The colors of fruits and vegetables incorporate close to 25,000 chemicals. There is evidence that interaction between the colors provides benefits, so it’s important to have a diverse diet and eat different foods. However, you should also have the knowledge of proper food combinations because improper mixture is one of the main reasons for food allergies.
Improper food combination hinders with the optimum nutrient absorption. We know from latest research as well that knowledge of balanced food combination is an essential part and an asset in achieving good health. Improper food combining will not cause a person to become immediately sick, but it will have its impact in the long run; it will prevent what they are eating from being digested and utilized to the best of its ability. Balanced food combining is very important in getting the nutrients of food for better absorption and digestion.
Different foods require different digestive processes in the body; thus they are most easily digested when combined properly. Modern researchers say that improper food combinations can cause a person to inadequately digest their food, which can create imbalances in PH levels, improper absorptions of nutrients, constipation or other digestive troubles.
Dr Ted Morter, in Your Health Your Choice, advises us to not eat fresh fruit with any other food, even dried fruit, since it is pre-digested food that moves straight through the stomach and in to the intestines. When it is eaten with any other food, it ferments itself and anything else that is in the stomach.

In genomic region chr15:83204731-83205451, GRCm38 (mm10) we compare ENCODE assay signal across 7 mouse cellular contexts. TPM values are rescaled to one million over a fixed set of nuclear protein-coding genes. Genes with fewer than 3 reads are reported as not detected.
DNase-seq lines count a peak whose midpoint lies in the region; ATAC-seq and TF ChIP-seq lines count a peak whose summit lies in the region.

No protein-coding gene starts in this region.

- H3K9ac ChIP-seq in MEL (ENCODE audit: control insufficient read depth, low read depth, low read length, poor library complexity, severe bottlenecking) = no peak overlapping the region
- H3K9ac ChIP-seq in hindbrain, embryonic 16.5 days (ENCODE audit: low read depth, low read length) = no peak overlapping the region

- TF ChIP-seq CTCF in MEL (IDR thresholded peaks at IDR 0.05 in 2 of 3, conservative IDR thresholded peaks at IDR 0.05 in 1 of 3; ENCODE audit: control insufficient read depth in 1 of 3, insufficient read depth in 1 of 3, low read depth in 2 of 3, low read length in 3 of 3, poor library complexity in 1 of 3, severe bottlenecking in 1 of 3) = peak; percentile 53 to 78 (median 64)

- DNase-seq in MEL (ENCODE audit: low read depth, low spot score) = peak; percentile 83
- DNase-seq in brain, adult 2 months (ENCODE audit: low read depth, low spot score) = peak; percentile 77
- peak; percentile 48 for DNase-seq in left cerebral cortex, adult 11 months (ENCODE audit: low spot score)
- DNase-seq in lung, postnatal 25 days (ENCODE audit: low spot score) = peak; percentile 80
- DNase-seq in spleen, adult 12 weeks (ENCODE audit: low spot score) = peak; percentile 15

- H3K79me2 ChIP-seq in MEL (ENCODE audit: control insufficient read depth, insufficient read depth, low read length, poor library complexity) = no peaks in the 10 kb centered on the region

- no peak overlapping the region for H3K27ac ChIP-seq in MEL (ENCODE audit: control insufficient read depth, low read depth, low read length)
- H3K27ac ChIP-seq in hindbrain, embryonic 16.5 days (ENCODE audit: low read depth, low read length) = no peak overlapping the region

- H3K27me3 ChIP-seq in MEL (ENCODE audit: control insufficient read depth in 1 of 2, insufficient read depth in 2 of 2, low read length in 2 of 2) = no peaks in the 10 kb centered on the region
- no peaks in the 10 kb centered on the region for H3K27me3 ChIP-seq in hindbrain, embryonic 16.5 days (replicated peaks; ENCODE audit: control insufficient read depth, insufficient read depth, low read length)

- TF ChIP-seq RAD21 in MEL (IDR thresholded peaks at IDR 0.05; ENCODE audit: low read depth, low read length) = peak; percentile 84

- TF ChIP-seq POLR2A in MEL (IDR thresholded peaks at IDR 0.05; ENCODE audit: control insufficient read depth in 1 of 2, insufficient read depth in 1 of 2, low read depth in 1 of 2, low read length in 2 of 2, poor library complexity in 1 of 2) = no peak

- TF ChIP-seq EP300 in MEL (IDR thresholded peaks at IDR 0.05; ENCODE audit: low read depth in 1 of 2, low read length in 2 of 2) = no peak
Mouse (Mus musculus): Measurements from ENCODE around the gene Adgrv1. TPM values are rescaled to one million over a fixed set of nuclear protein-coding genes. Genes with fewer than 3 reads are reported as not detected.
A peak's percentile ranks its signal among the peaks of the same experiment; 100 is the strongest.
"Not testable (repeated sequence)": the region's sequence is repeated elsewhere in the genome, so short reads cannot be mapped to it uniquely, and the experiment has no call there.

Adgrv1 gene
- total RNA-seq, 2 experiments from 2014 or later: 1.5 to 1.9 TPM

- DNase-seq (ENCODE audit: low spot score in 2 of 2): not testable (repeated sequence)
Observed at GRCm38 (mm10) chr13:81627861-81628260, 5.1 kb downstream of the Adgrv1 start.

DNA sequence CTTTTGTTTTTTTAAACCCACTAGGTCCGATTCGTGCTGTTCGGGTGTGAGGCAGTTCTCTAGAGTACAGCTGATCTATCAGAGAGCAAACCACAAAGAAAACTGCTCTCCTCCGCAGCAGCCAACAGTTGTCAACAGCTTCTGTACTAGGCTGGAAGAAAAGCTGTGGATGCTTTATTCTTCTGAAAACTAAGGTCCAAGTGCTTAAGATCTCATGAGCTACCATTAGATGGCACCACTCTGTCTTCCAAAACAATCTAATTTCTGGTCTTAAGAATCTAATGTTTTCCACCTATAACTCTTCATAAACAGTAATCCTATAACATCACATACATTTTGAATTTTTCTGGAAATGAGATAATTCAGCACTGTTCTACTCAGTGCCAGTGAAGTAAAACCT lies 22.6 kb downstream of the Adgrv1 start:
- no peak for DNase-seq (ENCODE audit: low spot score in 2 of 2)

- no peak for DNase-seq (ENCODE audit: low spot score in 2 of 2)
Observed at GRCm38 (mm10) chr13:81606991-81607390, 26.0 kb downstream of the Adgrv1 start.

Also improper food combining results in hidden food allergies which are a common issue these days. Modern allergists also advise against improper food combining and tell us that many combinations can create synergistic allergic reactions. In the book The Whole Way to Allergy Relief and Prevention, Dr Krohn advises us not to combine milk and chocolate, mint or fish, corn and bananas beef and yeast, eggs and apples, or cola and chocolate.
Let’s see the different food colors and their specific benefits:
Red is the color of energy. Choose the foods from this group at times of day when you feel tired, but not if you’re angry or you want to relax. Tomatoes, Water Melon, Guava, Pink Grapefruit all come under this group. These contain the carotenoid lycopene, and antioxidants that help rid the body of free radicals that damage genes. Lycopene seems to protect against prostate cancer as well as heart and lung disease. One glass of tomato juice gives you 50% of the recommended lycopene.
Orange is the color of joy. Choose these foods at times of the day when you feel lacking in energy, depressed or indecisive, but not if you feel like overeating, are angry or irritable. Carrots, mangos, apricots, cantaloupes, pumpkin, acorn squash, winter squash and sweet potatoes can all be consumed from this group. These contain alpha carotene, which protects against cancer. They contain beta-carotene, which the body converts to vitamin A. It protects the skin against free-radical damage and helps repair damaged DNA. Beta-carotene is also good for night vision.